I also
Liz Ellen Vogan
May 09, 2013 Liz Ellen Vogan rated it really liked it
A heartening coming-of-age story told from the point of view of a young budding marine biologist/insomniac who has grown up with the ever-changing tidal life of Puget Sound right outside his room. There are loads of references to particular species of sea life and his wonderment at their habits and mating strategies (which are fascinating to read...I was constantly googling these creatures and wondering at them too). I was instantly enamored with young Miles O'Malley and had a great time rooting ...more
Lily Haug
Nov 13, 2014 Lily Haug rated it liked it
Thos book starts out with action in the first few pages, setting the stage for the whole story, and drawing readers in. It focuses on a boy named Miles, who is a young marine biologist. He lives in the Puget Sound, and studies wildlife there. He is a very relatable character, but I found he changed for the worse towards the end of the book. It is well written, and the story is exciting, full of many twists, but I feel like there was no climax, and that there were many lose ends. Overall, it is a ...more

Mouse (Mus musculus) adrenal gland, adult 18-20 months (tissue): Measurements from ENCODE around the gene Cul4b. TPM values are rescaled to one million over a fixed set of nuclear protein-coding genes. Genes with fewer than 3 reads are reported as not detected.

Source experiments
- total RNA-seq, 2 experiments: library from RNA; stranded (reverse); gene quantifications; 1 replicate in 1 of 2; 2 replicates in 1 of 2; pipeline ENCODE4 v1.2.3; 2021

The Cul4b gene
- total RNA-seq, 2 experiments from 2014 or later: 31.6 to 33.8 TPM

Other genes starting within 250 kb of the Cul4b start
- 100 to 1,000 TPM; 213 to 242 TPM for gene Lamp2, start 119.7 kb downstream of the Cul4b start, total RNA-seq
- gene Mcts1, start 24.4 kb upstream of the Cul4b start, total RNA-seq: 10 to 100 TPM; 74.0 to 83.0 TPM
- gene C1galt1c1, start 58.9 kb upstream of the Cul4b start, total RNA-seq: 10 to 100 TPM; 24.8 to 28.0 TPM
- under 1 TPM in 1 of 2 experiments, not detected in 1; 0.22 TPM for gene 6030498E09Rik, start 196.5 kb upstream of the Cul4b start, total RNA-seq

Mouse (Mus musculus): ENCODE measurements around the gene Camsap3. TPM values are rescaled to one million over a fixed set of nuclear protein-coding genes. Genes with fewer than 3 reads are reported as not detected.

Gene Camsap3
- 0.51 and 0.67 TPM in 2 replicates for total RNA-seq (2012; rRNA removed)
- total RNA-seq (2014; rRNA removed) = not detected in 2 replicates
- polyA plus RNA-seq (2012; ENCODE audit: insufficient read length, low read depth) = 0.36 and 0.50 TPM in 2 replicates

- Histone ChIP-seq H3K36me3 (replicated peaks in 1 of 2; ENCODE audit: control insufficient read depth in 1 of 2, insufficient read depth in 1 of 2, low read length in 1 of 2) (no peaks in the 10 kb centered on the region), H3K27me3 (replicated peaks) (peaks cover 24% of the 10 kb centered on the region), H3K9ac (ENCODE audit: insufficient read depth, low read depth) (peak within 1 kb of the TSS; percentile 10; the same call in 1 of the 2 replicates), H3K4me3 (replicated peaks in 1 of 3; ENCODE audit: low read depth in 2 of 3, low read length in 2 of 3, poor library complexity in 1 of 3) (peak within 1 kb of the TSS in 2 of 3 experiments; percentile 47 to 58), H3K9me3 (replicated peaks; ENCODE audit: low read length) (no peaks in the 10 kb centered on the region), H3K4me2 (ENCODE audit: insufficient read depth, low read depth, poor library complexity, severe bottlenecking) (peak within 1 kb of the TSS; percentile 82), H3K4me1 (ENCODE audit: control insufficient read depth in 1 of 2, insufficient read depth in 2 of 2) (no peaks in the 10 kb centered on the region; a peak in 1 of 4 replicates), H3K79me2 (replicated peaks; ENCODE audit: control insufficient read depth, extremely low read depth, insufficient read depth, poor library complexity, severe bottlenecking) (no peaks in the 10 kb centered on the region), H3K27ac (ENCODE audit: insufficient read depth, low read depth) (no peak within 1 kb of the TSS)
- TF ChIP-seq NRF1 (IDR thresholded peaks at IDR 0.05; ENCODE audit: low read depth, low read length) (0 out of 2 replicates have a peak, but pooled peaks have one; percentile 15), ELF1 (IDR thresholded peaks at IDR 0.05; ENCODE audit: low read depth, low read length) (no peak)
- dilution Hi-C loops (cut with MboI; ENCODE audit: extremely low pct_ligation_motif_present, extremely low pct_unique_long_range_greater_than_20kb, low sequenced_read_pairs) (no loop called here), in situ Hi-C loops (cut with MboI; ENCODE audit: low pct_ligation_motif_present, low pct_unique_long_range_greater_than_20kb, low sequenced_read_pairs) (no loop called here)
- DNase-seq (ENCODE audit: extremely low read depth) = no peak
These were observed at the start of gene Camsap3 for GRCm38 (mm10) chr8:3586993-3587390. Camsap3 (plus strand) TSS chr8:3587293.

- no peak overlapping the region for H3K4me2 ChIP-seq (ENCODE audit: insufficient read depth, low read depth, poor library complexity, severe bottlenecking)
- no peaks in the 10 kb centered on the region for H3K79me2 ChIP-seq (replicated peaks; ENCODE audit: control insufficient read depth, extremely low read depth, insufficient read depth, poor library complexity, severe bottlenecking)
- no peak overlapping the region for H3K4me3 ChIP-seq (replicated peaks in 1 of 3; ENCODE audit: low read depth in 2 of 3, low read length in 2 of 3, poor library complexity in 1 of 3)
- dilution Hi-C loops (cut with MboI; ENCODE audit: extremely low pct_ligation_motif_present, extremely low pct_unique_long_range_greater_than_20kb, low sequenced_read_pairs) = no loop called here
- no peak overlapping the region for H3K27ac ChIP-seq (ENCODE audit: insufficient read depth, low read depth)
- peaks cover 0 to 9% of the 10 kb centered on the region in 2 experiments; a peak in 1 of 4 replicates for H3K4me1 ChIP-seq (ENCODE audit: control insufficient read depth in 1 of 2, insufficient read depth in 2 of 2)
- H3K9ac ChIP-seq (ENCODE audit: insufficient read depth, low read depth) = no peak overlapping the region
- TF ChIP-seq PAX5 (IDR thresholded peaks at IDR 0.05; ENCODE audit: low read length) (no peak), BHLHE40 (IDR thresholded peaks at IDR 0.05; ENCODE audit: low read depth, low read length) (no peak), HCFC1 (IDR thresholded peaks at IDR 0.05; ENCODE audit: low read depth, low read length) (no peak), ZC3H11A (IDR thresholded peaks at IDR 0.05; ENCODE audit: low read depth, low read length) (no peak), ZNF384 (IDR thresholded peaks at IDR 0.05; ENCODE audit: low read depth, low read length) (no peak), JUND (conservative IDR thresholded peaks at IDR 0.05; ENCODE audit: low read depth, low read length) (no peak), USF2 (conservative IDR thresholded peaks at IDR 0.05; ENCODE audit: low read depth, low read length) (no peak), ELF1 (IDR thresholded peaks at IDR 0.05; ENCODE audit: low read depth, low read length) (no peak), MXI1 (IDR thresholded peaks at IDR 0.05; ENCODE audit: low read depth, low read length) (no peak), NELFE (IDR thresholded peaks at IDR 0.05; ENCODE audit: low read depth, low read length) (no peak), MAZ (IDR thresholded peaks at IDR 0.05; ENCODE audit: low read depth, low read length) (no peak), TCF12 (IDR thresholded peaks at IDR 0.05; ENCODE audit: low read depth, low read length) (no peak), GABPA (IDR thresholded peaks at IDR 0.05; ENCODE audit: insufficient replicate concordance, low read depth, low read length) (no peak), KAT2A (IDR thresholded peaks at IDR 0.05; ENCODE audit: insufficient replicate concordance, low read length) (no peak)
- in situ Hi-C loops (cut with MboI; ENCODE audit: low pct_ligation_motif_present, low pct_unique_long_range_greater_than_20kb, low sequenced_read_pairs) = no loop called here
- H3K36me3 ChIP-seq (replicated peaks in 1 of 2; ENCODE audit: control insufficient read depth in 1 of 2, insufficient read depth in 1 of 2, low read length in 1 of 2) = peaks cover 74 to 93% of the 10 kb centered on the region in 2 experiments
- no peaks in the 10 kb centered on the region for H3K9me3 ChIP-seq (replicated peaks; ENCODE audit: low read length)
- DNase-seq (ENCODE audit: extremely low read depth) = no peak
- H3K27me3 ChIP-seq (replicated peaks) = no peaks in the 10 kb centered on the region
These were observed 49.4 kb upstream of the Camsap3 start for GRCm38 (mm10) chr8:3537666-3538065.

Feb 02, 2013 Kim rated it really liked it  ·  review of another edition
An intriguing and inspirational tale about 13-year-old Miles who finds a giant squid in the hometown bay which he loves; Miles is knowledgeable about marine life, which he passes on to the reader in a very entertaining and absorbing way, but this discovery and subsequent unusual finds suddenly makes him a celebrity and his hometown a magnet for media interest. Although initially delighted, Miles soon finds the attention obtrusive and is torn between his new-found fame and the wish to lead a norm ...more
Jonathan Kleefeld
There is splendid natural description in here, and it is the major enjoyment of the book. The characters and particularly the story can't possibly match it, but they carry it along well enough. A few oddities intrude, such as thoughts and associations that don't seem to fit believably with the narrator and his likely experience. Great care, however is taken with the aforementioned descriptive heart of the novel, which buys some forgiveness.